When a betrayed wife discovers that her husband’s mistress could be her (much younger) twin, she convinces the mistress that they should switch places and see how the other half lives.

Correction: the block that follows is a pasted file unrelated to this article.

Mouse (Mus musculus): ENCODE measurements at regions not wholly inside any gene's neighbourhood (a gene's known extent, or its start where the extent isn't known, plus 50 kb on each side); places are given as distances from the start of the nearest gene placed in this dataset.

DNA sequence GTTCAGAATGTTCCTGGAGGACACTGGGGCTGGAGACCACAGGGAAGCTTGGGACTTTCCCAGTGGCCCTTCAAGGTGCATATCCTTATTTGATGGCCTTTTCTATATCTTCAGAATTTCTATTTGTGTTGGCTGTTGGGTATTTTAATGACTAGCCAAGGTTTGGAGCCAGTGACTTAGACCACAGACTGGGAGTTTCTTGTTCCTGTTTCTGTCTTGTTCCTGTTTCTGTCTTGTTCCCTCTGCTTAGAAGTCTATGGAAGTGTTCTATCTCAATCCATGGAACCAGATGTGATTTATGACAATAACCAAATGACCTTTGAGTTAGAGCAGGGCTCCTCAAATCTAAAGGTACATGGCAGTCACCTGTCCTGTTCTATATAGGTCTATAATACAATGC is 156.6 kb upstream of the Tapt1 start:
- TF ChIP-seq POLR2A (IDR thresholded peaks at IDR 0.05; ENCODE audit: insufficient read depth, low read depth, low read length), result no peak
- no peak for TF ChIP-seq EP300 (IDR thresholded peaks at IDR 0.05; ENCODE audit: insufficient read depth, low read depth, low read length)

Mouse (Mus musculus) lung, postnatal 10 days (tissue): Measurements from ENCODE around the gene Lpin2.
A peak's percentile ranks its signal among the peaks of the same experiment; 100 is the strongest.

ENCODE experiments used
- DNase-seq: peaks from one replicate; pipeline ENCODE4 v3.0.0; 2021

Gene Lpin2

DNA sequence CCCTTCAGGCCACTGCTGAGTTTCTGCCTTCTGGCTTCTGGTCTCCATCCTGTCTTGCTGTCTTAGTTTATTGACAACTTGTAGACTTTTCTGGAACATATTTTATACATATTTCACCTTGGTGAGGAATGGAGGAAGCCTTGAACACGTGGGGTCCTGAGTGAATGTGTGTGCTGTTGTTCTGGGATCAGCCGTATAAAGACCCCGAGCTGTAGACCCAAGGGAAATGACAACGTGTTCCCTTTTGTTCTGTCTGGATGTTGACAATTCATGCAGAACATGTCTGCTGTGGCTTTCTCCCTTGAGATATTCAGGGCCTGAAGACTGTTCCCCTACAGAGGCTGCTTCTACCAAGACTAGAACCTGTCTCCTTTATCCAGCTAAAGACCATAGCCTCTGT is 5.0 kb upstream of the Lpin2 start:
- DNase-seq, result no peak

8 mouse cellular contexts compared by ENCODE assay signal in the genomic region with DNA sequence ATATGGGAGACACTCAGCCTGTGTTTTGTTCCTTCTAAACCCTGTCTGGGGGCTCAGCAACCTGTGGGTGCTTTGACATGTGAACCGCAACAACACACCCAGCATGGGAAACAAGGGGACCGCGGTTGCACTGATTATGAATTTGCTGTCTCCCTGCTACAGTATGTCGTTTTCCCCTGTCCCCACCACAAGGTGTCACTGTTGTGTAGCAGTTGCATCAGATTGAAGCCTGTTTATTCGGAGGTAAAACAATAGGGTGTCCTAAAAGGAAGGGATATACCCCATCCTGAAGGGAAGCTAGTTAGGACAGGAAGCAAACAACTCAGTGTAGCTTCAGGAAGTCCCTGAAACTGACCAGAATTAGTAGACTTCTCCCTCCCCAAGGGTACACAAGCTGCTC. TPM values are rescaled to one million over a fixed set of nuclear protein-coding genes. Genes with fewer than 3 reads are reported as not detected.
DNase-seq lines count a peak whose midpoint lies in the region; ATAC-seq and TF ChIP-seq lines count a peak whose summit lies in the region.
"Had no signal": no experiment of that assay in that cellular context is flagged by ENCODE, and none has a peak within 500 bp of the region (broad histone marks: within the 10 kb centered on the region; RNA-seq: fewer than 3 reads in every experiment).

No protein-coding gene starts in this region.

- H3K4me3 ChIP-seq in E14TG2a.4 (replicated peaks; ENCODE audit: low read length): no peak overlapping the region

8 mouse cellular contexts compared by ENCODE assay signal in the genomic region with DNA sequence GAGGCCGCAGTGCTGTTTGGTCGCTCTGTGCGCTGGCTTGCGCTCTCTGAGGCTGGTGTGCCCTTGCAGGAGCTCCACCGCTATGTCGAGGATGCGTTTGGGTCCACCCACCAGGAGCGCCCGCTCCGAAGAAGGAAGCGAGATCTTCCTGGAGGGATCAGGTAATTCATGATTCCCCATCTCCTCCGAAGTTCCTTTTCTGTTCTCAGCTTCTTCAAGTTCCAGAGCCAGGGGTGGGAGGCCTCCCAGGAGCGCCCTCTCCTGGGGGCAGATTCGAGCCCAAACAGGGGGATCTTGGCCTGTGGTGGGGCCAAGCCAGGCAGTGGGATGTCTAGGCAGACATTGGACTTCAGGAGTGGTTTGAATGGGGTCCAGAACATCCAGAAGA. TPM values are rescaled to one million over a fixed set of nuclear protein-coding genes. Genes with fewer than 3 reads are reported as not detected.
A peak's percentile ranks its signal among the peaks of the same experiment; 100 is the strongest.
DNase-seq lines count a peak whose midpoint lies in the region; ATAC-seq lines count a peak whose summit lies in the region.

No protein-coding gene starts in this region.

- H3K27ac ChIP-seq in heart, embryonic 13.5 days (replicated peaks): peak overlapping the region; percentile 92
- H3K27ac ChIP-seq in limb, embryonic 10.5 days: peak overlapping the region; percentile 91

One does not read Olivia Goldsmith for ornately wrought prose or subtle nuances of human behavior. One does read Olivia Goldsmith because she has a better-than-average command of the written word and comes up with wild, over-the-top situations populated by characters who are human and accessible. Switcheroo, unfortunately, is not Goldsmith at her finest. The story is too small for her talents, and the scenario half-baked. The big switch does not happen until halfway through the book, when really it should instigate the action. Once it happens, it’s a relatively short journey to the book’s largely unsatisfying end.